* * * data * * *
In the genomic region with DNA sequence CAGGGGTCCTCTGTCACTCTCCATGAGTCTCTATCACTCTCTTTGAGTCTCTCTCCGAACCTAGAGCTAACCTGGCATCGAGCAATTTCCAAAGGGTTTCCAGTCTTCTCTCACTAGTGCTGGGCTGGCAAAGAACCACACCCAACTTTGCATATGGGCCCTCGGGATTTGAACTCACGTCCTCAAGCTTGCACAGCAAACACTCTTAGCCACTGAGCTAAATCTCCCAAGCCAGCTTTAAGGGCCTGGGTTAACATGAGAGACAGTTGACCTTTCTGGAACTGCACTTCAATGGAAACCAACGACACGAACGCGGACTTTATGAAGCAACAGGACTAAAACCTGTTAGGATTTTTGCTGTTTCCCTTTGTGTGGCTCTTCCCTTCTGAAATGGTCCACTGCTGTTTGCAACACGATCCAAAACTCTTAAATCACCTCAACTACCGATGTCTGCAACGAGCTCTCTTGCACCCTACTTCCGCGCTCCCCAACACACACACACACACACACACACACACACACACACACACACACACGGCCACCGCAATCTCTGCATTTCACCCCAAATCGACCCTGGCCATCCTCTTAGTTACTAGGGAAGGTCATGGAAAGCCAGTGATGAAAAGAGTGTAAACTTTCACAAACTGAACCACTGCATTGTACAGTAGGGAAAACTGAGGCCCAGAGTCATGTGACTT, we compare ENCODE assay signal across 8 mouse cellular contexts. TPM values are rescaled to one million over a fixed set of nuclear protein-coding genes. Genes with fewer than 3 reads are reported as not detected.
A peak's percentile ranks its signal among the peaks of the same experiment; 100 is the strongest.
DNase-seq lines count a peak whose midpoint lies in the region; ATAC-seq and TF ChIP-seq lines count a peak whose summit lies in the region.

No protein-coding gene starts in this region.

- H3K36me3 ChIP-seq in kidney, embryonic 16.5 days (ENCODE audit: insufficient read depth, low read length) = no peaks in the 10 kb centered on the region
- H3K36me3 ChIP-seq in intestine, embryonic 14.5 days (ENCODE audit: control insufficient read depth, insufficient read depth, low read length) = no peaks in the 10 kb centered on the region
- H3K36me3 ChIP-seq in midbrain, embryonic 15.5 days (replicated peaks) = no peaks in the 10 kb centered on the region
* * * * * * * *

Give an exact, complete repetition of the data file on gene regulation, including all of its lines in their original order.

In the genomic region with DNA sequence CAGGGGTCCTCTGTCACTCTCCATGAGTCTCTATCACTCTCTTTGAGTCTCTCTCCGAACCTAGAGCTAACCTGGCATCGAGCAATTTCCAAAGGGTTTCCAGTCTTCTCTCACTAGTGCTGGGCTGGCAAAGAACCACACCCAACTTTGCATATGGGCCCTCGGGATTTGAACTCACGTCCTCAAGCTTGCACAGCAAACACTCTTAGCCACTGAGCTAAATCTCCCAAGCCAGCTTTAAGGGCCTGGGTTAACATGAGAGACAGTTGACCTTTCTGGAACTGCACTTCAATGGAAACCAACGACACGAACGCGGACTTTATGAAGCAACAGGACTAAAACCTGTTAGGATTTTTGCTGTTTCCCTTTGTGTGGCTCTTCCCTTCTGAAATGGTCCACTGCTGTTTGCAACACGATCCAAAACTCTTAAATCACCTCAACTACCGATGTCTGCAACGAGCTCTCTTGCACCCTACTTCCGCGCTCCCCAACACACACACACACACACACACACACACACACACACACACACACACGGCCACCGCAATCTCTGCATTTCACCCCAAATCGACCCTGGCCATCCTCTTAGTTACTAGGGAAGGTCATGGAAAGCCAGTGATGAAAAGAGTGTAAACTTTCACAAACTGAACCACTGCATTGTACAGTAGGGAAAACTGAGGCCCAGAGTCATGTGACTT, we compare ENCODE assay signal across 8 mouse cellular contexts. TPM values are rescaled to one million over a fixed set of nuclear protein-coding genes. Genes with fewer than 3 reads are reported as not detected.
A peak's percentile ranks its signal among the peaks of the same experiment; 100 is the strongest.
DNase-seq lines count a peak whose midpoint lies in the region; ATAC-seq and TF ChIP-seq lines count a peak whose summit lies in the region.

No protein-coding gene starts in this region.

- H3K36me3 ChIP-seq in kidney, embryonic 16.5 days (ENCODE audit: insufficient read depth, low read length) = no peaks in the 10 kb centered on the region
- H3K36me3 ChIP-seq in intestine, embryonic 14.5 days (ENCODE audit: control insufficient read depth, insufficient read depth, low read length) = no peaks in the 10 kb centered on the region
- H3K36me3 ChIP-seq in midbrain, embryonic 15.5 days (replicated peaks) = no peaks in the 10 kb centered on the region